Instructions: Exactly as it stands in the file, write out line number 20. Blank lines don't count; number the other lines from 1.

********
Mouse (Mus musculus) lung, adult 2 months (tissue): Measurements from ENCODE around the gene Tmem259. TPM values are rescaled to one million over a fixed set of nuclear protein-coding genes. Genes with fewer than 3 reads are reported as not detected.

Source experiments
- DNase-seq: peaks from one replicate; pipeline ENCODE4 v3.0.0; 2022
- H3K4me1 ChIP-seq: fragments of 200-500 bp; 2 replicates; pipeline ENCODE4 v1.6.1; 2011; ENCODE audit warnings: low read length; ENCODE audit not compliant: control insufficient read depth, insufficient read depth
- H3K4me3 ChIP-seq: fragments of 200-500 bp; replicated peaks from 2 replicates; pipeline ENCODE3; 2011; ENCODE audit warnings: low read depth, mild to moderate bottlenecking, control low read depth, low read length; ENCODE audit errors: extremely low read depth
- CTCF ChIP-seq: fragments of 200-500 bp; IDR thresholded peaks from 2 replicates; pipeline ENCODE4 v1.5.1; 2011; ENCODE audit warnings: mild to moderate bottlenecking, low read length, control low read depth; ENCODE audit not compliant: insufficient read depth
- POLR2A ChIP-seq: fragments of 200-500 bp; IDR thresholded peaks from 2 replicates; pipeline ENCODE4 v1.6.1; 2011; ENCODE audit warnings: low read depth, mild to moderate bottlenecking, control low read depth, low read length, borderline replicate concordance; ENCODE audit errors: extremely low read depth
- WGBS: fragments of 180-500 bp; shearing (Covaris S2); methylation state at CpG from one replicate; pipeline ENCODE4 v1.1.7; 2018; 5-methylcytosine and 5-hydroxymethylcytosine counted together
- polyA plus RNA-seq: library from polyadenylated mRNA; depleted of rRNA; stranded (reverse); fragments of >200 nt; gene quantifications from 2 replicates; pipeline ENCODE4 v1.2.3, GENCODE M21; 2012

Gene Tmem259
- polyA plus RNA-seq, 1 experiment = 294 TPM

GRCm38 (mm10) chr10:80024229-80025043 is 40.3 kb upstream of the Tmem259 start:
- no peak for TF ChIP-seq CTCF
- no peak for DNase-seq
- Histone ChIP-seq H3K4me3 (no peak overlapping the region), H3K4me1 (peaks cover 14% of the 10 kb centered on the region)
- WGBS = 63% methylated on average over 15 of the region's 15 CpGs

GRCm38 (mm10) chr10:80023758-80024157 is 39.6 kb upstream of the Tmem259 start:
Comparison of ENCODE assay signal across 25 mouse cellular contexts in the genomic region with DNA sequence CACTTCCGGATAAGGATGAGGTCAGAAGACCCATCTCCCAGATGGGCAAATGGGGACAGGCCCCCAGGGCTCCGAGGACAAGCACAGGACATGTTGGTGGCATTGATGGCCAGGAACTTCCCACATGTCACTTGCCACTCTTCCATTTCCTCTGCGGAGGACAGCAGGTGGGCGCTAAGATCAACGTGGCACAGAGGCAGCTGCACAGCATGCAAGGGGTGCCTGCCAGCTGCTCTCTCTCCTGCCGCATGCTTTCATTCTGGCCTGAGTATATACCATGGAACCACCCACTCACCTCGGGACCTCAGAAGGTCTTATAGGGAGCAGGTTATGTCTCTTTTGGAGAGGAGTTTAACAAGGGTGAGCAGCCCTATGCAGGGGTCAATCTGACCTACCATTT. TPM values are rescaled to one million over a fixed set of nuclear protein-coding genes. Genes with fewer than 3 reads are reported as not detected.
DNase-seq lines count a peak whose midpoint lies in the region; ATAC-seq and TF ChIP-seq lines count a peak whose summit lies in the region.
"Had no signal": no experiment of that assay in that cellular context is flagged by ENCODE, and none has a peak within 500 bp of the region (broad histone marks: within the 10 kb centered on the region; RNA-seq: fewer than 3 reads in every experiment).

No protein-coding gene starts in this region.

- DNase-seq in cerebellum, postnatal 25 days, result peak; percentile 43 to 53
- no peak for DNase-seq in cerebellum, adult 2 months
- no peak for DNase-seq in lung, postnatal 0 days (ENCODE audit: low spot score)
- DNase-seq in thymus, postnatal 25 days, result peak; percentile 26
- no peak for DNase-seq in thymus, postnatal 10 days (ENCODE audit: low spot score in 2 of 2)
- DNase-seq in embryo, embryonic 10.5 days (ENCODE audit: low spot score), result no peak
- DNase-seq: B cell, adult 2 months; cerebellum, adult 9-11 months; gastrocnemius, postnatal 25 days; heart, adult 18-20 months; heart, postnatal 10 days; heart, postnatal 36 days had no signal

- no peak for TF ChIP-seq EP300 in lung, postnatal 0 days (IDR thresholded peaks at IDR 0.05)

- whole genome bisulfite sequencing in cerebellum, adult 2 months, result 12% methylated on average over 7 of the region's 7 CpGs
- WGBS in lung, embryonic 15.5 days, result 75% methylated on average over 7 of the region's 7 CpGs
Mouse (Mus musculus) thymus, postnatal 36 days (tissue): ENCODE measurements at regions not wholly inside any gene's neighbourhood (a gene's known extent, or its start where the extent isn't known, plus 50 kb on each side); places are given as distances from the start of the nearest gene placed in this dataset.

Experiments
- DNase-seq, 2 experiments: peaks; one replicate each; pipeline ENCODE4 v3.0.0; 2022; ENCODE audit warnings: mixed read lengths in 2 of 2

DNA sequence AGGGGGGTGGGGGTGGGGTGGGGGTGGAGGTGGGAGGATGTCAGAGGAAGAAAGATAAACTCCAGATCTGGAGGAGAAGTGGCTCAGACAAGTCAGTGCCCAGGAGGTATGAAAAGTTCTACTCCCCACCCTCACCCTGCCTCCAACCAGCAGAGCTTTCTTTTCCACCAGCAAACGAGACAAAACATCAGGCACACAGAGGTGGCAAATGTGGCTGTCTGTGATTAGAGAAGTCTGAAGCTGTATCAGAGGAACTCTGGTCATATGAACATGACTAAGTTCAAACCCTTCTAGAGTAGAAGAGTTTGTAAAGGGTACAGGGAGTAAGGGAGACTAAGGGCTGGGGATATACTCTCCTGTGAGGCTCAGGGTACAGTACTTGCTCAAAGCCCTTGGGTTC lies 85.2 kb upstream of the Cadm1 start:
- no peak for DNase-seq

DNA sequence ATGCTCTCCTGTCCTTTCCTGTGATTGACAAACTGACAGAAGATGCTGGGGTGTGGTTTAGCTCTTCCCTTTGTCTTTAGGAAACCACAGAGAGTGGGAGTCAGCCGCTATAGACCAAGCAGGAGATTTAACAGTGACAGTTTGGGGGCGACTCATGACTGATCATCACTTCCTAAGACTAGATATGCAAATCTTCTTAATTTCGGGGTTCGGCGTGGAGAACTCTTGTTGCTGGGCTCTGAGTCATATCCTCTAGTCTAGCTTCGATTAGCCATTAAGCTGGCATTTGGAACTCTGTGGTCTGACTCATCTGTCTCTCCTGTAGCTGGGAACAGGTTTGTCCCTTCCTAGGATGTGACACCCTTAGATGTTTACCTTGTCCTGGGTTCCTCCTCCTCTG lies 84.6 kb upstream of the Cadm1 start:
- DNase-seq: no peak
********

"Had no signal": no experiment of that assay in that cellular context is flagged by ENCODE, and none has a peak within 500 bp of the region (broad histone marks: within the 10 kb centered on the region; RNA-seq: fewer than 3 reads in every experiment).